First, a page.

Reaching the Perimeter

Reaching the Perimeter

January 02, 2020 1 Comment

All things pass; God does not change.
God is change.
All manner of things shall be well.

 A few days ago, I found myself repeating these words as though they were a prayer, a mantra, or scripture. In reality, they’re a disparate hodgepodge of other women’s words cobbled together to give me something to steady my thoughts.

When I am having trouble focusing on the day ahead or when I feel paralyzed by the enormity of my “to do” list, I use Bible verses or lines from my favorite books as mental walking sticks. I grasp those lines, hold them in front, and use them to move forward.

Those three lines held me up that day though the intentions underlying them have little in common with one another. The first line comes from St. Teresa of Avila, the second line is lifted from Octavia Butler’s Parable of the Sower, and the third line I borrowed from Julian of Norwich.

The paradox of these sentences comforted me. I felt secure in the fact that God does not change, but God is change. I feel God encourages change in us. Though I do not feel very well, I trust that all things will be well again. At a later date, there will be change, and I will feel well.

For the last several weeks, I’ve felt very thin. I feel thin like a hair, a small pat of butter searing across a large pan, or a coin likely to fall in the gap between seat cushions. I feel thin because my time is stretched. I’m trying to make one hour last for eight, but the hour can’t reach around the span of the day. I’m making my time suffer for my inability to think carefully and honestly about my capabilities. I made the critical mistake of thinking that I am capable of all things when in reality I’m only capable of a few.

I said, “Yes, you may take” when I should have said, “No, I don’t have enough to give.”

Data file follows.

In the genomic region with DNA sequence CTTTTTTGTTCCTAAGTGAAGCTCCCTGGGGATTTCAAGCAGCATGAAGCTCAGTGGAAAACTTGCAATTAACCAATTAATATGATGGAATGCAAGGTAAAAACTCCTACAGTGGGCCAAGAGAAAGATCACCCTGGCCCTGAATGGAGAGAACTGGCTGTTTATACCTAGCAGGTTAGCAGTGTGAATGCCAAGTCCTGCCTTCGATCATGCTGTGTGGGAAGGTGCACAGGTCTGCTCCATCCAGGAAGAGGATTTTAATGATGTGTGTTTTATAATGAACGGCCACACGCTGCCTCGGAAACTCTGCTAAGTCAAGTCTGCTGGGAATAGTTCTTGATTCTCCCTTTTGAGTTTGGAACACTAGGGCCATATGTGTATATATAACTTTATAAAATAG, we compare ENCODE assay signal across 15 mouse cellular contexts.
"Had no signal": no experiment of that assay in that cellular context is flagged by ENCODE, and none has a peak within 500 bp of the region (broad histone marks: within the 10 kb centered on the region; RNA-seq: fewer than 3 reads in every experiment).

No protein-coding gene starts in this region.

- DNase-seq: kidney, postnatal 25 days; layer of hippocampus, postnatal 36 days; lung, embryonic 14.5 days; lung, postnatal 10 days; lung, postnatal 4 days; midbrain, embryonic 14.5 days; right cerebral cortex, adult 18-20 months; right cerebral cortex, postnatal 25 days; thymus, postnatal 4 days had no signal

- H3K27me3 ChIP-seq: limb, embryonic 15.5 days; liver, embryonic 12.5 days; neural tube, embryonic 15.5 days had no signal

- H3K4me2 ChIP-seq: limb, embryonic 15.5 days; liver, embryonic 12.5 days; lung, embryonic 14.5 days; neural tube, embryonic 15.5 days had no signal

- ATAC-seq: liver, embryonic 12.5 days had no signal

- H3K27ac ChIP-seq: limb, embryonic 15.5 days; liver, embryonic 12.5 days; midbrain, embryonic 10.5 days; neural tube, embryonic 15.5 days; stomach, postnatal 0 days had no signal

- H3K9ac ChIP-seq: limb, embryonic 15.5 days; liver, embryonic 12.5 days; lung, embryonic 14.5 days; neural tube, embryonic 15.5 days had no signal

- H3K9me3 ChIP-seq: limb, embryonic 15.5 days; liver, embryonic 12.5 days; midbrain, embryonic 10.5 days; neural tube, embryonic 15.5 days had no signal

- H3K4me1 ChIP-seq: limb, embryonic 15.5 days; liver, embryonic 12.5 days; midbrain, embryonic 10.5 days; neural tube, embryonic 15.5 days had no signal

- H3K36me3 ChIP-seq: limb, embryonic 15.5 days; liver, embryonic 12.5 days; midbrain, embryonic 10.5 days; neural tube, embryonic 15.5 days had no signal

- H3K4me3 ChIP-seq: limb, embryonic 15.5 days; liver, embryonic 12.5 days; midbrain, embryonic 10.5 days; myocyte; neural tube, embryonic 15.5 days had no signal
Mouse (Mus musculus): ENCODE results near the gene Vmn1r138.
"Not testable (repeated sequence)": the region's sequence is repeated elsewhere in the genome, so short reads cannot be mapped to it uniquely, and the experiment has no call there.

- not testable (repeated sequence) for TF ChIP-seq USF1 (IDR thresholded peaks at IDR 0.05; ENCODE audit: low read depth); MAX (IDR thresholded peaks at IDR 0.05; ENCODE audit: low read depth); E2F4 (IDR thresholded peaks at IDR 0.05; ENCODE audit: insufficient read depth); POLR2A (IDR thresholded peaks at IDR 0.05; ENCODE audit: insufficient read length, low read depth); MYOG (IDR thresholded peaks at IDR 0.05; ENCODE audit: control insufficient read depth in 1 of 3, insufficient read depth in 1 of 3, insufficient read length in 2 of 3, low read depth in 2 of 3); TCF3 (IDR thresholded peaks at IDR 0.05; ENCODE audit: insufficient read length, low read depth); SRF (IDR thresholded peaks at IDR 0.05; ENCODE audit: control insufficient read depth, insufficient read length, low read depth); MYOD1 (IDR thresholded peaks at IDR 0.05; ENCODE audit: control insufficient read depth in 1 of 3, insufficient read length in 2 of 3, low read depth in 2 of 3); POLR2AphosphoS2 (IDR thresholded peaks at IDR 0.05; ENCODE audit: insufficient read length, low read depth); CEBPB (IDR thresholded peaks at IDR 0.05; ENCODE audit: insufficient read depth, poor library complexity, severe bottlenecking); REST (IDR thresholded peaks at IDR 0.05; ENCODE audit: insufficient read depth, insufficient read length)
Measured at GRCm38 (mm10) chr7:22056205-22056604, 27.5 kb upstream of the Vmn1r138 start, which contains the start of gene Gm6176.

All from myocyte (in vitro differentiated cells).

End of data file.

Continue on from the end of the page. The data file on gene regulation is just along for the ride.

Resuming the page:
As I rush to accomplish and to cross items off a list, I feel every second of my time letting out a gasping breath. I’m running out of breath because there’s no moment during which I can pause and take in air.

All things pass; God does not change.

I have no control over my time. I cannot go back and change what occurred, but this season of life will pass. My circumstances do not change the person of God.

God is change.

God creates change in our circumstances and us. I have changed as a result of this season, and I have learned that saying, “I do not have enough,” will have to suffice. I do not believe that God created us to be boundless. It is a mistake to think we are limitless or infinite. Boundaries are necessary. When we reach the perimeter, we can pause. We can take in air and go home.

All manner of things shall be well.

There is another day. God creates change in our circumstances and us. What is unwell will pass. What is unwell today will be well tomorrow.

 

 

 

_______________ 

Gyasi S. Byng lives in Rochester, New York. She is PhD student at the University of Rochester where she teaches a writing course on robotics and human identity. She received her MA from Florida Atlantic University and her BA from Palm Beach Atlantic University. Her recent publications include “I Have Never Been Strong” in Open Minds Quarterly, “In the Waiting Line” in Apogee: Reclaiming the Margins, and “Beige Girl Problems” in Rivet: The Journal of Writing That Risks.


  

 

 

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Photo by Ocean Ng on Unsplash

 

 



1 Response

Gabrielle Helo
Gabrielle Helo

January 12, 2020

Beautiful! I love the merging of these lines. I love the discovery of the ability to refuse—so necessary for those who want to give.

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